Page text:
Here is the article published in TheConversation: Tomorrow, all electricity producers.
Tomorrow, all electricity producers
New information and communication technologies (NTIC) should make it possible to control electrical networks automatically, in real time and while limiting costs.
The primary objective of these "intelligent networks" (also called smart grid) will be to ensure the balance between supply and demand by smoothing the consumption curve to limit the use of back-up power plants; they also seek to promote and optimize the use of renewable energies, batteries and smart devices.
The first NICTs, like the spoony smart meter, offer a taste of the transformation of electrical networks. Today, many companies offer the installation of these remotely managed boxes that reduce consumption and be remunerated for the energy saved.
What will be the place of the consumer in the development of these technological innovations? What advantages can users expect in the short and medium term?
A salty energy addition
Homes and buildings have more and more devices to improve our comfort: air conditioning, remote control devices and electric heating increase electricity consumption. An increase further reinforced by the democratization of electric vehicles, data sensors, etc.
However, the current electrical network is not suited to such demand; and the emergence of renewable energy at the consumer level poses other problems because the current network was designed to be centralized and unidirectional.
To avoid an overly costly renovation of the network, it is wise to move from production control to consumption control. This control of energy demand (MDE) designates the possibility of modifying consumer demand through various methods: financial incentives (peak hours - off-peak hours), change management, or even management of smart devices, local energies and batteries. . Demand-response is an MDE strategy using energy price analysis to drive smart devices.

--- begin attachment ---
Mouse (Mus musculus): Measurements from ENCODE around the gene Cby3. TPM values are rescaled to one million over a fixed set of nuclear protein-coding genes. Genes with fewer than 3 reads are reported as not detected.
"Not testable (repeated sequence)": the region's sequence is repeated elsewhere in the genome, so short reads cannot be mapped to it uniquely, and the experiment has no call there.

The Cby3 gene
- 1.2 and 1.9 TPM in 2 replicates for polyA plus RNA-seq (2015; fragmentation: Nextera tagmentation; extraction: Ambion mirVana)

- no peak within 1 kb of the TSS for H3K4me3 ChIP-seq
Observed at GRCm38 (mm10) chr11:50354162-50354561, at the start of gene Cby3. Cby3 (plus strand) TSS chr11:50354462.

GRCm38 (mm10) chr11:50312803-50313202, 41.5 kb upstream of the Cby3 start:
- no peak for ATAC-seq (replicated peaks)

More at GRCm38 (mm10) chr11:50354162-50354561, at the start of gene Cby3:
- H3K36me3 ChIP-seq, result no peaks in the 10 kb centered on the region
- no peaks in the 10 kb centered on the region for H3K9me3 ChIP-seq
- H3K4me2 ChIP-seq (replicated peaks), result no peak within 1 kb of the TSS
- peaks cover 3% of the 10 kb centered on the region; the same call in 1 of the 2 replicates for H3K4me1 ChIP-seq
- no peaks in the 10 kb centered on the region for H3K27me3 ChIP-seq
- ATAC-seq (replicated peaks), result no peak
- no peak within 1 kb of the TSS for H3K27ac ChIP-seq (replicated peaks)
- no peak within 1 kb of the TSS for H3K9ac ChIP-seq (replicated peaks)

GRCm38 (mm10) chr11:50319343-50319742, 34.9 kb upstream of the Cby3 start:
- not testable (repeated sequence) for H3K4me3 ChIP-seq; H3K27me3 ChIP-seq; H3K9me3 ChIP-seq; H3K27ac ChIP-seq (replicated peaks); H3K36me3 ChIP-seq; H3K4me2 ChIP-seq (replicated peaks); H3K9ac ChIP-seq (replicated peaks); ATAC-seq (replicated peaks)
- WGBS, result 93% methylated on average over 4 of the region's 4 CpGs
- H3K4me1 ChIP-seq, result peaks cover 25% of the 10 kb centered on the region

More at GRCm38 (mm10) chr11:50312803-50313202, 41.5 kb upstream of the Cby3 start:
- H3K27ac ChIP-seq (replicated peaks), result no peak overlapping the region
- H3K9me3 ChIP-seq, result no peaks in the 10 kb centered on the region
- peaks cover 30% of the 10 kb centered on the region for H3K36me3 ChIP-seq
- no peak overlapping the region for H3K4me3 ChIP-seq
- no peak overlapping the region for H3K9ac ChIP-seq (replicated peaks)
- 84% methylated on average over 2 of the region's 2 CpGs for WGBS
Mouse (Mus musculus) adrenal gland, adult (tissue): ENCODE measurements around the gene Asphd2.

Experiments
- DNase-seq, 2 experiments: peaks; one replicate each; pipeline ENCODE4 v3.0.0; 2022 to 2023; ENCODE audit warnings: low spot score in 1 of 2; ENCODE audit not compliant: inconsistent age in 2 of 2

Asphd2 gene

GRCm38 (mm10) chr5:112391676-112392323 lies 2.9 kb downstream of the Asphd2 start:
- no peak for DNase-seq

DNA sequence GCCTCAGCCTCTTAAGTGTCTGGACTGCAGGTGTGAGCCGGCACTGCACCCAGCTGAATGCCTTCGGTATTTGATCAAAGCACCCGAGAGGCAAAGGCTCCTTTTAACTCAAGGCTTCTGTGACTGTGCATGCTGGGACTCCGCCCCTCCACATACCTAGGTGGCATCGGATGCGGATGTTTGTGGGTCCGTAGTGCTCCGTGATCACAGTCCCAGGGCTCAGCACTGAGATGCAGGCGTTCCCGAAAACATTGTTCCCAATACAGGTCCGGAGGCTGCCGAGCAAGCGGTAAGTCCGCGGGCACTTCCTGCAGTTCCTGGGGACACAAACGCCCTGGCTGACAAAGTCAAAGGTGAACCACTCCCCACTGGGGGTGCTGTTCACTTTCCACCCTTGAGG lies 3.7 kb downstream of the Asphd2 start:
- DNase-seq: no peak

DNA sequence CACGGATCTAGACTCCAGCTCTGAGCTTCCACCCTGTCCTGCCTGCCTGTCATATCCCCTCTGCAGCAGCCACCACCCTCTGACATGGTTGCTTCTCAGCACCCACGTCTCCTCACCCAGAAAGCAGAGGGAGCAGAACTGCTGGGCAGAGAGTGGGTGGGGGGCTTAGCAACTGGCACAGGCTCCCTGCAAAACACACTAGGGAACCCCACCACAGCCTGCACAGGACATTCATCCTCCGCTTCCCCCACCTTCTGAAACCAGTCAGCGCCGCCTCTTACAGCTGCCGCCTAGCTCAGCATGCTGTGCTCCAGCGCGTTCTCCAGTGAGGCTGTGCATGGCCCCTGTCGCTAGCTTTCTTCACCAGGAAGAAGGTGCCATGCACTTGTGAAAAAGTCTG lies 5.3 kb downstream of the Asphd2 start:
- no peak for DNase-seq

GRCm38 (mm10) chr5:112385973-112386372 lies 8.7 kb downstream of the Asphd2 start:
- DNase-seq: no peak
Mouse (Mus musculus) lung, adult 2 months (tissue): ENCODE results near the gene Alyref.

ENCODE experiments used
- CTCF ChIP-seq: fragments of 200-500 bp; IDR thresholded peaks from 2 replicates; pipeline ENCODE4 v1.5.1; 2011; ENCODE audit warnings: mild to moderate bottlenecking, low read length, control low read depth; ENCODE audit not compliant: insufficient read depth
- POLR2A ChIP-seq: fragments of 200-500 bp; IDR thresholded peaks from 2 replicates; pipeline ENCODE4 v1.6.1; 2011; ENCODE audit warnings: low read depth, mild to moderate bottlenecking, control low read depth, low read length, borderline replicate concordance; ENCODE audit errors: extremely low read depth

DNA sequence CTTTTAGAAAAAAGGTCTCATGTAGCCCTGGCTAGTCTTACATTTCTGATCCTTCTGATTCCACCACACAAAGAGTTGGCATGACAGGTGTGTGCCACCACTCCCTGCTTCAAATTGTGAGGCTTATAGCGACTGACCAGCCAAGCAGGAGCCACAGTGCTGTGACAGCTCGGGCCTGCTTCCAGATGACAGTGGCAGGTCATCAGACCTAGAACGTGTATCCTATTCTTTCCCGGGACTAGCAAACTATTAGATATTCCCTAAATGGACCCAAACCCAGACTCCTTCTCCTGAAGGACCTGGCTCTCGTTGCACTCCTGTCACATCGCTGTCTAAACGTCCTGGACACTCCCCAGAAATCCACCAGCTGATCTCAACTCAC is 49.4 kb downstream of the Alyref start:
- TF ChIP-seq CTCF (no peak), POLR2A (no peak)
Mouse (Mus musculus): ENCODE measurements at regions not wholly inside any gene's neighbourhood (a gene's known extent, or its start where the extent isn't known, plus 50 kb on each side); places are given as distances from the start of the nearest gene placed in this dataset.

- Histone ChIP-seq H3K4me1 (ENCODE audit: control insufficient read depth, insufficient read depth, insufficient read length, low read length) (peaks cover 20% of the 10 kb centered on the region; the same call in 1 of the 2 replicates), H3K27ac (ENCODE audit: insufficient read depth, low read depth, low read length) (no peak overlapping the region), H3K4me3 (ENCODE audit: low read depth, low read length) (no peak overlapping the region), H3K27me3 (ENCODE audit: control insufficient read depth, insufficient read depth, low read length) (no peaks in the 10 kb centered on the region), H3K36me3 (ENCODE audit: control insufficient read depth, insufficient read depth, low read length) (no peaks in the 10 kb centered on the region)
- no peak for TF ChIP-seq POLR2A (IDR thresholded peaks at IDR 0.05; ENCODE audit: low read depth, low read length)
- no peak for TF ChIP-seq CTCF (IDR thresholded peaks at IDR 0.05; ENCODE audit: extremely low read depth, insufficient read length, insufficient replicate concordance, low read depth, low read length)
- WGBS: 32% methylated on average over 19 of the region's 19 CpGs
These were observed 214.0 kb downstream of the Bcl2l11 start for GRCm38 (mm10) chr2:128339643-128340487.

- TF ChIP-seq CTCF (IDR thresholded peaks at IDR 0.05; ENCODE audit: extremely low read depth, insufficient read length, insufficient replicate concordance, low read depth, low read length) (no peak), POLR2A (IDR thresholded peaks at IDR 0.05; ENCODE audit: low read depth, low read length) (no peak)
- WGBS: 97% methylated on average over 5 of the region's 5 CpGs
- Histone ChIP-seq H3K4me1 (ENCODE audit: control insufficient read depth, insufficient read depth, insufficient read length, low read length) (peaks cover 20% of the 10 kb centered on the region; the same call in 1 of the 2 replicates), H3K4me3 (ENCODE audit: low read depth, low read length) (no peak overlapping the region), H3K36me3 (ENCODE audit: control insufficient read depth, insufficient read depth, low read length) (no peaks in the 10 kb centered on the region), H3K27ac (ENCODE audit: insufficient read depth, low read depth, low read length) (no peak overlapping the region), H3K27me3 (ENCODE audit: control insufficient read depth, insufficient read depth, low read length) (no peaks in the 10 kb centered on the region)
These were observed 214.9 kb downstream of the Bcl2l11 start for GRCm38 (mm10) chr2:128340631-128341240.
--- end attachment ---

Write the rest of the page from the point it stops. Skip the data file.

The MDE aims to limit consumption peaks, which does not mean reducing the total energy consumed. If the network is well sized in terms of production, the cost of energy will not increase. It could even drop: a smooth load curve would in fact cut off the use of back-up power plants to ensure energy with a low and constant production cost throughout the day.
As we can see, the most efficient network is no longer concentrated on the production and distribution of energy: the consumer plays a central role in controlling supply and demand. The network is decentralized, with actions managed locally.
consumer and producer
Consumers will therefore become actors in their consumption, even producers, relying on local means of production (wind turbines or photovoltaic panels for example). The electricity thus produced can be consumed directly or fed into the network.
But renewable energies produce electricity irregularly: these decentralized productions therefore require intelligent management (this is in particular what Soleka offers) of their consumption as well as their production in order to be integrated into the network.
Thanks to smart meters, consumers and network managers will know precisely the consumption and production of a building. These data are as useful for the energy dimensioning of the building as for energy control.
Energy suppliers will therefore be able to offer consumers new offers according to their consumption profile, as well as new energy efficiency services or control of energy demand.
the smart grid thus constitutes a decentralized and bidirectional network, managing both the “consumer-actor” and the producers.
Devices that communicate
Energy demand management techniques are largely based on the possibility of intelligently managing consumer devices, producers or batteries for a given location.
“Demand-response” programs will also make it possible to curb electricity consumption or shift it to times outside periods of high demand, taking into account the uses of the end consumer. In times of reduced consumption, for example, it will be possible to take advantage of the electricity produced to charge your electric car. The user can, through a connected dashboard, fill in their preferences to have a better understanding of their consumption or habits.
The main challenge therefore lies in the involvement of users so that they adapt their consumption profiles to variations in electricity prices. Technological innovations in the sector should enable it to manage the constraints linked to the intermittency of renewable energies or even the development of new uses, such as electric mobility.
The large-scale deployment of energy efficiency and control of energy demand are today essential to the success of 3×20 strategy developed by the European Union: reduce the greenhouse gas emissions of EU countries by 20 TP2T; reach 20 TP2T of renewable energies in the European energy mix; achieve 20 % of energy savings.
In this context, the current electrical networks must absolutely adapt to become smarter, more responsive and communicative. They will thus make it possible to meet the challenges of integrating local renewable energies, controlling energy demand, managing the consumption curve and developing the use of electric cars, batteries and Automation.